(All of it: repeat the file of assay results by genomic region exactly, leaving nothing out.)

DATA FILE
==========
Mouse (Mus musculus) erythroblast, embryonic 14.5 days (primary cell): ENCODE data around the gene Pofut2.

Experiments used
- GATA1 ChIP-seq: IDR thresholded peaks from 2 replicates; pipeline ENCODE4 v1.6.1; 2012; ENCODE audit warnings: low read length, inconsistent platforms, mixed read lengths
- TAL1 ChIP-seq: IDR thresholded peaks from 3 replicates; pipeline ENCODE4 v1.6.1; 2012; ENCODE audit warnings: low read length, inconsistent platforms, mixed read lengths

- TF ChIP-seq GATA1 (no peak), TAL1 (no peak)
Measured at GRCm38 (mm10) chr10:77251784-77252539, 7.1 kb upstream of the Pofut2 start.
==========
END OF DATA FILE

Mouse (Mus musculus) erythroblast, embryonic 14.5 days (primary cell): ENCODE data around the gene Pofut2.

Experiments used
- GATA1 ChIP-seq: IDR thresholded peaks from 2 replicates; pipeline ENCODE4 v1.6.1; 2012; ENCODE audit warnings: low read length, inconsistent platforms, mixed read lengths
- TAL1 ChIP-seq: IDR thresholded peaks from 3 replicates; pipeline ENCODE4 v1.6.1; 2012; ENCODE audit warnings: low read length, inconsistent platforms, mixed read lengths

- TF ChIP-seq GATA1 (no peak), TAL1 (no peak)
Measured at GRCm38 (mm10) chr10:77251784-77252539, 7.1 kb upstream of the Pofut2 start.